“They have one foot in the world of mainstream history and culture, what Robert Anton Wilson used to call “consensus reality.” That’s the world where most of us live. We are all products of that world, and of the ideas and worldview it represents. We are trained in this world virtually from birth: school, church, government, media all conspire to present an image—a picture—of reality that will result in the development of perfect citizens in an easily-managed society. There is a social contract: we contribute to this society with the expectation that we will receive goods and services in return. We obey the laws that are created by other people, believing that our best interests are being addressed thereby. We fight in wars declared by our governments in order to preserve our society: this carefully-structured, albeit artificial, society.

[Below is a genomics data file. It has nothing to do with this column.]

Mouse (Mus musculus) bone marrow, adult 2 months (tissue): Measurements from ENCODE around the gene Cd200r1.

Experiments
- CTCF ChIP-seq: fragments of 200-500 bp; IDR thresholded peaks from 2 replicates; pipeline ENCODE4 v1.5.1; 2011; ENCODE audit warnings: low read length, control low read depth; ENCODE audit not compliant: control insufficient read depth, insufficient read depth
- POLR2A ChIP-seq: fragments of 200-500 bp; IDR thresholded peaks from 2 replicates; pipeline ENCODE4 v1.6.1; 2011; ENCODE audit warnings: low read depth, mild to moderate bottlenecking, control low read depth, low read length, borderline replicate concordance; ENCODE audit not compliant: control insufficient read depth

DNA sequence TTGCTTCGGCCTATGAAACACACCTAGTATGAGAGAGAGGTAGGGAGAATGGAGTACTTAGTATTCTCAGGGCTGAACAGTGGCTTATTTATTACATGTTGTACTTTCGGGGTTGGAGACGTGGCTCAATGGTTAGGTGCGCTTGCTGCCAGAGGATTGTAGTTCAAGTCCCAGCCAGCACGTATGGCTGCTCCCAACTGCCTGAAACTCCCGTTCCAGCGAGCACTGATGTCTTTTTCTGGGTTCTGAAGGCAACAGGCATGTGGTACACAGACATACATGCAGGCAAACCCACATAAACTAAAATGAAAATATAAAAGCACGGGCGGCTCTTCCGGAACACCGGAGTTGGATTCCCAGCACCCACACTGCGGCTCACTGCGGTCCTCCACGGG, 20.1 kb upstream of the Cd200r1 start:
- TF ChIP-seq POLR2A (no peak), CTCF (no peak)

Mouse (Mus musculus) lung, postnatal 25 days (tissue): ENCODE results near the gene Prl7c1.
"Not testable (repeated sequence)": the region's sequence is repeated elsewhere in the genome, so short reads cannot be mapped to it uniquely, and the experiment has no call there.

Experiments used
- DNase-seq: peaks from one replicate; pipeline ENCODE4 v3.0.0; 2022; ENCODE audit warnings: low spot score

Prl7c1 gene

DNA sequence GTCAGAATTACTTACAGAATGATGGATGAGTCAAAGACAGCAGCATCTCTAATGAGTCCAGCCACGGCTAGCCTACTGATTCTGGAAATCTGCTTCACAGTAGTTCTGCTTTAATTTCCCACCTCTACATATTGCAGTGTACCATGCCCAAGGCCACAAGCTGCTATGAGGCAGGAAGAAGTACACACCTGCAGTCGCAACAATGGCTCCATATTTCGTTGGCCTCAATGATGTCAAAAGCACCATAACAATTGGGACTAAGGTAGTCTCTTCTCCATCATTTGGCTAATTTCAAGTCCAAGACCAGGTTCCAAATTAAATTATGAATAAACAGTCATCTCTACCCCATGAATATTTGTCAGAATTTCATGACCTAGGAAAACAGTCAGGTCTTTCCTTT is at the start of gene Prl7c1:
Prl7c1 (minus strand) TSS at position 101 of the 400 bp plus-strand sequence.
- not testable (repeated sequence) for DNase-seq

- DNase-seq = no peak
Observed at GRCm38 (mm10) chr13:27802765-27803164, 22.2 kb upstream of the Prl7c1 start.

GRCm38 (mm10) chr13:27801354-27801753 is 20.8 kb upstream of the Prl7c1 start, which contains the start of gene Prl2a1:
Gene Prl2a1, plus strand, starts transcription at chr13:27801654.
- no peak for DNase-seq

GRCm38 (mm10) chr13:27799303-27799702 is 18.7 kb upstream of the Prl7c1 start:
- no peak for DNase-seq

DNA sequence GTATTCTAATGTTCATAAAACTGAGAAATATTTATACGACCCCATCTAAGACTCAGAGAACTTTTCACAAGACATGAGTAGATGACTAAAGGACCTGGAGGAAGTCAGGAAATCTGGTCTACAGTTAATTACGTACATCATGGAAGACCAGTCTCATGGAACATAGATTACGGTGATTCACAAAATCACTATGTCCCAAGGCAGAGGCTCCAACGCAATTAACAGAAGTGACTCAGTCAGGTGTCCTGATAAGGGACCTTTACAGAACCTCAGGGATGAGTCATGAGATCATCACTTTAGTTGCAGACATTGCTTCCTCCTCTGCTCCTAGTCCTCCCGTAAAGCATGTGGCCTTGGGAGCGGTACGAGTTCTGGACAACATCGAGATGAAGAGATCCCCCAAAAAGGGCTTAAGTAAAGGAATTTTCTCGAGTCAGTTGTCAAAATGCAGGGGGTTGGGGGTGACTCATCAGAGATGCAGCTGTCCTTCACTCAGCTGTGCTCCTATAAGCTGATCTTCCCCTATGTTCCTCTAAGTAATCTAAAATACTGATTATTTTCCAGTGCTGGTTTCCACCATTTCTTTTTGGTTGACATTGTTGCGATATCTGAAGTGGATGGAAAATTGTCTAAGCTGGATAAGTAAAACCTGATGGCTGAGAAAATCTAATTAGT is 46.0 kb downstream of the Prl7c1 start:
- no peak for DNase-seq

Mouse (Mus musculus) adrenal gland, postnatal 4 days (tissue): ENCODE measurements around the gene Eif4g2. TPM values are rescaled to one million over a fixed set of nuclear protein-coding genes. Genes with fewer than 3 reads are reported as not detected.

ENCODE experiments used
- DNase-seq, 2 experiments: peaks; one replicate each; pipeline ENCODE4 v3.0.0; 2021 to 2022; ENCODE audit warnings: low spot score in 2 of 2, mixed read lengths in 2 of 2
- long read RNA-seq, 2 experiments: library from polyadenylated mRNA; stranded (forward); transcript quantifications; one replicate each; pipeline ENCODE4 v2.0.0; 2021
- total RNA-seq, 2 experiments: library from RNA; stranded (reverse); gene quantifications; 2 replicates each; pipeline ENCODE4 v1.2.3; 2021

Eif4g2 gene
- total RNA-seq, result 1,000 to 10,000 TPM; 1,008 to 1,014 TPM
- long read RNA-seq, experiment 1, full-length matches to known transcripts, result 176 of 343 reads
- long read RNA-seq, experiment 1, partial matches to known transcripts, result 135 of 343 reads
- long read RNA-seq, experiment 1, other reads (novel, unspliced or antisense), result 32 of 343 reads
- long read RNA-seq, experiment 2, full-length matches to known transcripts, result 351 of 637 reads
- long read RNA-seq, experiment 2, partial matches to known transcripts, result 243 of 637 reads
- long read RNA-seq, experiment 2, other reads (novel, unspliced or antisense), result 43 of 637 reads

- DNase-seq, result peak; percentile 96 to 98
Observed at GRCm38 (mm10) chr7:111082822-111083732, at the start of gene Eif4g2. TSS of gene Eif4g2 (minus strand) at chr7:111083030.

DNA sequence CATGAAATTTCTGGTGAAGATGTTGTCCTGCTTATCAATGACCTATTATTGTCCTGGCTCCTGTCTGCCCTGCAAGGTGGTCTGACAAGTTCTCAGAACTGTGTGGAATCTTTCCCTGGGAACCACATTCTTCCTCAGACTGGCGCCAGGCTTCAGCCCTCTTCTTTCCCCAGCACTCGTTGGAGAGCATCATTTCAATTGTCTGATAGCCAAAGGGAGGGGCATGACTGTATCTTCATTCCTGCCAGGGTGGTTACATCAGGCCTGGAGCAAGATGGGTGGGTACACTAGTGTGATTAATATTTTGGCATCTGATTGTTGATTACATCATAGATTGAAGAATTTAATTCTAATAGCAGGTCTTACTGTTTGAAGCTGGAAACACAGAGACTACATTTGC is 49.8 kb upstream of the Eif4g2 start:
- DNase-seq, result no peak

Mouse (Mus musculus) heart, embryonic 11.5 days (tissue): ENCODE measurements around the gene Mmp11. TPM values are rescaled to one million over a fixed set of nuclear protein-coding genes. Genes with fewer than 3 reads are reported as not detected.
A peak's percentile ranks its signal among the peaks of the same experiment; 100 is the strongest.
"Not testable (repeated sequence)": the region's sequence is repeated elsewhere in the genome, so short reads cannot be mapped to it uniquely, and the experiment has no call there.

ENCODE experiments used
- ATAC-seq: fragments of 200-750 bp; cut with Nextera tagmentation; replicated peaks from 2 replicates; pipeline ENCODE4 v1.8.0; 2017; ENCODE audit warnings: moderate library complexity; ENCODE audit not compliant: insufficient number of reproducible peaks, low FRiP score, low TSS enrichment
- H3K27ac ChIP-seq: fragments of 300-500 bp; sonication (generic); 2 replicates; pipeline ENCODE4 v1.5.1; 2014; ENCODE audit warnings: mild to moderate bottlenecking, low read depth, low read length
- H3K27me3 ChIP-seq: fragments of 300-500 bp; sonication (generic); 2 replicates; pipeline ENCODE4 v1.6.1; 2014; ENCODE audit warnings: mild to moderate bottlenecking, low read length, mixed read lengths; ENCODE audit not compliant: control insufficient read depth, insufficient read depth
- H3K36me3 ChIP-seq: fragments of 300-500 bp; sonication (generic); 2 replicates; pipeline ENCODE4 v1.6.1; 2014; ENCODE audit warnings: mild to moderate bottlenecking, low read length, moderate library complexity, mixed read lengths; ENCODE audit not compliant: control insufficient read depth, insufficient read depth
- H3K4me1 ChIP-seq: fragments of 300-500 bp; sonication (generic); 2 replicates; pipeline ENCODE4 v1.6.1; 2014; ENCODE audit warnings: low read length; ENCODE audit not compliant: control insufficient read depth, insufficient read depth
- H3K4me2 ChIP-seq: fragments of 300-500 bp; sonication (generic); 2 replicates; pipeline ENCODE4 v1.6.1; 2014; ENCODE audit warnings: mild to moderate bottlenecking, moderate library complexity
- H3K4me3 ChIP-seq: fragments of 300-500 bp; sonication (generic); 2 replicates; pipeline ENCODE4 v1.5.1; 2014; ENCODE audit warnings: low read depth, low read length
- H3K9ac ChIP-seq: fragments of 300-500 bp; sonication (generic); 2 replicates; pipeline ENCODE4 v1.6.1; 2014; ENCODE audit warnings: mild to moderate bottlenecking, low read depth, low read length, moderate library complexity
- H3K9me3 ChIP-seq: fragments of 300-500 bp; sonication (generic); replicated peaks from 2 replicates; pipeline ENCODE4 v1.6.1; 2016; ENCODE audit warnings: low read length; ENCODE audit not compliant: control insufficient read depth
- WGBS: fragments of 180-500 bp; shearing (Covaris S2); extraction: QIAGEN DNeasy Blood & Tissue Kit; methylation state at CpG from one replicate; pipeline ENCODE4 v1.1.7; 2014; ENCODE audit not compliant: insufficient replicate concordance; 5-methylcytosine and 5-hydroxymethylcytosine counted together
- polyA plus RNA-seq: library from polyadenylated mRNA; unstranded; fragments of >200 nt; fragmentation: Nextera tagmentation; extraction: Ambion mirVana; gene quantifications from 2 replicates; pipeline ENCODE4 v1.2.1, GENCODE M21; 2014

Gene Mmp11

And all is right with the world.
But conspiracy theorists have their other foot … well, somewhere else. Not everyone is asleep to the darker mechanisms of reality. In fact, everyone becomes aware of them at some point in their lives. Everyone questions. The very nature of reality itself is at times so hostile to human life that human institutions must be challenged for their inadequate protection of their constituents. Conspiracy theorists seize on this inadequacy as evidence of the tenuousness of consensus reality. There are other forces at work, forces that are unacknowledged by the state, the church, the media because to admit their existence is to admit failure. Thus, when things go wrong, terrorists are blamed, or communists, or witches. This serves to rally the citizens around the government once again, instead of stopping to insist that explanations be given, that evidence is properly analyzed, that the guilty are apprehended and punished. And we once more go to war, against … someone, somewhere.
Paranoia becomes institutionalized. It is appropriated by the government as its own prerogative. The state determines the nature and quality of the paranoia: it creates intelligence agencies whose sole purpose is to give a form to paranoia, to enshrine paranoia as one of the necessary qualities of an observant and caring state. To prove that paranoia is an acceptable characteristic of the paternalistic regime.